good news: The hematocrit fell from 69.1 to 63.4 after the first phlebotemy; should fall more after today's blood draw.
Still waiting for more lab results. Next phlebotomy is scheduled for Monday.
How does that song go? "the waiting is the hardest part..."
As I sat there today and saw patients come in for their chemotherapy treatments, I'm reminded to be grateful for all the good things in my life. I am a lucky girl, indeed!
Life is one big adventure!
Tuesday, October 06, 2009
I was so relieved when nurse Charlotte presented me with a clean needle instead of a bucket of leeches!
Two years after an unexpected and frightening surgery, I am back in the learning mode about blood. I've been taking warfarin (aka Coumadin) since October, 2007. After mesentary venous thrombosis and intestinal ischemia, the incredible Dr. David Brodeur tested and determined that my blood has Factor XII and Protein C deficiencies. These indicate that my blood likes to clot (hyper-coagulable); hence, the warfarin, which is a blood thinner.
[interesting factoid: warfarin is also known as rat poison. when rats eat the warfarin placed in bait, it causes them to bleed internally until they die -- pleasant thought, ehh?]
Today, for reasons unknown at this time, my bone marrow is producing too many red blood cells (RBCs) and they are too thick, creating a clotting risk. While I thought the warfarin protected me from all blood clots, I learned today that the drug affects the platelets, not the RBCs.
In researching (beyond Google) blood disorders, I found little helpful information from the patient perspective for the blood disorders that I manage. Those include alpha thalassemia trait, Factor XII and Protein C deficiencies, and way too many red blood cells (which could prove to be polycythemia vera).
Polycythemia vera is quite treatable, though not curable.
I’m working with a hematologist and we are awaiting results from blood drawn yesterday and today.
(I had to go back in today because the blood collected yesterday was so thick that they couldn’t get enough serum from the spinning they do).
Because the numbers were too high on the test results that did come back, I was “phlebotomized” this afternoon. They removed 1 pint (500 mL) of blood – it took more than an hour to get that out (should normally take 20-30 minutes). After removing the blood, they ran more tests.
Tomorrow, I will be phlebotomized again, followed by more tests. Maybe another round on Thursday or Friday, depending on how well the hematocrit falls. The objective is to get the hematocrit level down from 69 to 45-50.
We knew that my body was producing higher than normal RBCs and that they are irregular in shape (that’s the alpha thalassemia trait). But the numbers have increased a lot over the last few weeks which has caused other problems.
The hematologist is testing to confirm whether I have the condition called Polycythemia Vera. http://www.mayoclinic.com/health/polycythemia-vera/DS00919
It could be another week before the specialty test results are back. She will most likely send me to Emory for a bone marrow test as well. [Remember that our blood is made by the bone marrow – and mine seems to have gone a little wild with the RBC production].
I must say that I feel better emotionally that we are close to nailing a medical reason for the chronic fatigue, dizzy spells, etc. that have kept me off my “A” game for the past month and a half. (I knew something was wrong when my 2 mugs of coffee in the morning had no measureable impact on me).
I am going to share the journey and the information I discover, in hopes that others can benefit and also contribute their information for a broader learning experience for us all.
Every day is an adventure!
Friday, March 06, 2009
1. You know the ups and downs are coming, but they still manage to upset your stomach.
2. If you don't strap youself in, you'll be in for emotional bumps and bruises.
3. You feel like raising your hands in the air and screaming out loud.
4. Squeals of delight can turn into shrieks of fear for no apparent reason.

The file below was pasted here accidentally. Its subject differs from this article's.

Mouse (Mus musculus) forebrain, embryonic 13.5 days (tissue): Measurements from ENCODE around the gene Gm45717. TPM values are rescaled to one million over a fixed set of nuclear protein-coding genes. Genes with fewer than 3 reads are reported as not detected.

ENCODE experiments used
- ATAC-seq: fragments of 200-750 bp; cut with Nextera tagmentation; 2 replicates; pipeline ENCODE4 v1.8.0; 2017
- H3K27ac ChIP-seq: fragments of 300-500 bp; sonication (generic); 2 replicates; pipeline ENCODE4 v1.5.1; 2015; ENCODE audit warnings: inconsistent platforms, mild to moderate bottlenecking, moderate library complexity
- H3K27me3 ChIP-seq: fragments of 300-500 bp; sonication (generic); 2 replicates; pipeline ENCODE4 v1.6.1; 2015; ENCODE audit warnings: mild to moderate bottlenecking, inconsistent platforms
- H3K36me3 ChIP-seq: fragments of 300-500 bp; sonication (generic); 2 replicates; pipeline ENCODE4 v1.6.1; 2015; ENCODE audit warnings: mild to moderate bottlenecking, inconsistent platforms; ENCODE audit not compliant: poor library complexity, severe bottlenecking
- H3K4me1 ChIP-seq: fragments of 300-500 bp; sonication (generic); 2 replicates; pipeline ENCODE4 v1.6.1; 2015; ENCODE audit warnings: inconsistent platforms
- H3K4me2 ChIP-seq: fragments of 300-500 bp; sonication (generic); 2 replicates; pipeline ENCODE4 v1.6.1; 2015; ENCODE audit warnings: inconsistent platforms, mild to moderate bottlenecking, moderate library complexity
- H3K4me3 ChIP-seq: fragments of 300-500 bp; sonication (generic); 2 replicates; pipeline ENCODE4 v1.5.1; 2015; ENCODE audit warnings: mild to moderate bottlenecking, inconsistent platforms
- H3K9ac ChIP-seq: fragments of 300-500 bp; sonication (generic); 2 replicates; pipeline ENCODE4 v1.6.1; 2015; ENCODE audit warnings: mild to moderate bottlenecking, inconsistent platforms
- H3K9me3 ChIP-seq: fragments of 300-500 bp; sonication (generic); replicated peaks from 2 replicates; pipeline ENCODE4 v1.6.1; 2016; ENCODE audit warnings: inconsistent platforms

5. The person next to you goes from being "cool" to grabbing onto you for protection in a nanosecond.
6. Just when you think everything is level and calm, there is another dive around the corner.
7. You feel a bit off balance when the ride is over, but you'd do it all over again!
8. The ride creates fond memories and funny stories for everyone.
Add your examples here...
Sunday, February 15, 2009
I read "What to Expect When You're Expecting" and "Your Pregnancy Week by Week" from cover to cover for both of my pregnancies. Given that my daughter was 7 months old when I became pregnant with her brother, this was quite a rapid re-read for me. (I rarely read anything twice -- except for recipes).
I consumed parenting books like they were bloomin' onions and beer (favorites of mine) for their first six or seven years. How does each child track with their developmental milestones? I wasn't so concerned with them keeping pace with the Jones', but I was vigilant to ensure that hubby and I do nothing to impede their progress.
Nothing -- even teenager stories from friends whose kids are further along the development continuum -- prepared me for going through middle school again.
The Teenage Brain has moved into our home. Here's a recent example:
Home from school at 5:00 p.m.
Son: "Hey mom -- can I go play tennis with (insert friend's name here)?
Mom: "What homework do you have?"
Mom: "Are you sure? Nothing due tomorrow?"
Mom: "Okay. You can go, but you have to be home by 7:30 pm."
Son: "Thanks, mom! You're the best!"
Fast forward to 9:00 p.m.
Mom: "Hey son, go upstairs and take a shower before you go to bed."
Son: "I can't go to bed now. I have to study for my social studies test."
Mom: "When is the social studies test?"
Son: "Tomorrow." (said with an earnest tone)
Mom: "TOMORROW? Are you kidding me? You told me you didn't have any homework tonight!"
Son: "I don't have HOMEWORK tonight. I just have to study." (again, completely earnest; no sly tone)
Mom: "What part of "study" isn't homework, son?"
Son: "Homework is an assignment that is due. Studying is just reading the book and notes."
Mom: "What about WordMasters and compilation units?"
Son: "Those are homework."
Mom: "So how much time do you think you will need to study tonight in order to get an A on the test tomorrow?"
Son: "I don't need to get an A on the test. All I need is an 88 and I'll still keep my A average."
Mom inhales deeply and exhales slowly. Why is hubby out of town right now?
Mom: "Son, we have two problems here. First, studying IS homework. I feel you misled me this afternoon so you could play tennis. Second, it doesn't matter what your average will be, you are expected to get an A on your social studies test. You are smart and capable. You have 50 minutes to study, get a shower, brush your teeth and get in bed."
Son: "But mom..."
Mom: "No 'A', no tennis. You are good at math -- you can figure out how to accomplish all this in the next 50 minutes."
No one told me that investigative interview techniques would be required to get full information from my kid.
Another lesson learned... good thing he's adorable!